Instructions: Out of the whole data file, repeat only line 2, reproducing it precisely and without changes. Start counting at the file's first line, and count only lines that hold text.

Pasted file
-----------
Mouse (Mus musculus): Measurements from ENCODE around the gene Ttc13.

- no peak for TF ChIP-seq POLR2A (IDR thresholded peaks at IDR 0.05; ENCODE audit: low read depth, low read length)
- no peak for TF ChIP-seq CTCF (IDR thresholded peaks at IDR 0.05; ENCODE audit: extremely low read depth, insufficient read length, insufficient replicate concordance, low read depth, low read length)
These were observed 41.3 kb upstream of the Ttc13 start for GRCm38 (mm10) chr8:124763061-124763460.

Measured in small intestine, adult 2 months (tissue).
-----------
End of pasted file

- no peak for TF ChIP-seq POLR2A (IDR thresholded peaks at IDR 0.05; ENCODE audit: low read depth, low read length)